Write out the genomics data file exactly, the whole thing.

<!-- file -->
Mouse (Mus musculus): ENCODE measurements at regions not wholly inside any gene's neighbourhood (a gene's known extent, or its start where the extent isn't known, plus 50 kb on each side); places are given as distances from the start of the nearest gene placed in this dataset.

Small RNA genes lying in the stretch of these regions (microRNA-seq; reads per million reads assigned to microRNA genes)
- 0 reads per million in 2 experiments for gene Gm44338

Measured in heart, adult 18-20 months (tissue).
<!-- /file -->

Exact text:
Mouse (Mus musculus): ENCODE measurements at regions not wholly inside any gene's neighbourhood (a gene's known extent, or its start where the extent isn't known, plus 50 kb on each side); places are given as distances from the start of the nearest gene placed in this dataset.

Small RNA genes lying in the stretch of these regions (microRNA-seq; reads per million reads assigned to microRNA genes)
- 0 reads per million in 2 experiments for gene Gm44338

Measured in heart, adult 18-20 months (tissue).